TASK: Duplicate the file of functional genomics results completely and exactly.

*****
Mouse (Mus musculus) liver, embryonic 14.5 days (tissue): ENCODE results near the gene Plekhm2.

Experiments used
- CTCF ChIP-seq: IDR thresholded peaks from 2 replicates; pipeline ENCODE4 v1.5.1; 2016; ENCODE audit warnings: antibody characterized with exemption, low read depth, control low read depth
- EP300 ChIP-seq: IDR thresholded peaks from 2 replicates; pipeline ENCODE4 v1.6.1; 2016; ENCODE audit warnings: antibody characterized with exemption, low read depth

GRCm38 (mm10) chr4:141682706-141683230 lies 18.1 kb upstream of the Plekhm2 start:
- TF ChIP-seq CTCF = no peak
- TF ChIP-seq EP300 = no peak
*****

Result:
Mouse (Mus musculus) liver, embryonic 14.5 days (tissue): ENCODE results near the gene Plekhm2.

Experiments used
- CTCF ChIP-seq: IDR thresholded peaks from 2 replicates; pipeline ENCODE4 v1.5.1; 2016; ENCODE audit warnings: antibody characterized with exemption, low read depth, control low read depth
- EP300 ChIP-seq: IDR thresholded peaks from 2 replicates; pipeline ENCODE4 v1.6.1; 2016; ENCODE audit warnings: antibody characterized with exemption, low read depth

GRCm38 (mm10) chr4:141682706-141683230 lies 18.1 kb upstream of the Plekhm2 start:
- TF ChIP-seq CTCF = no peak
- TF ChIP-seq EP300 = no peak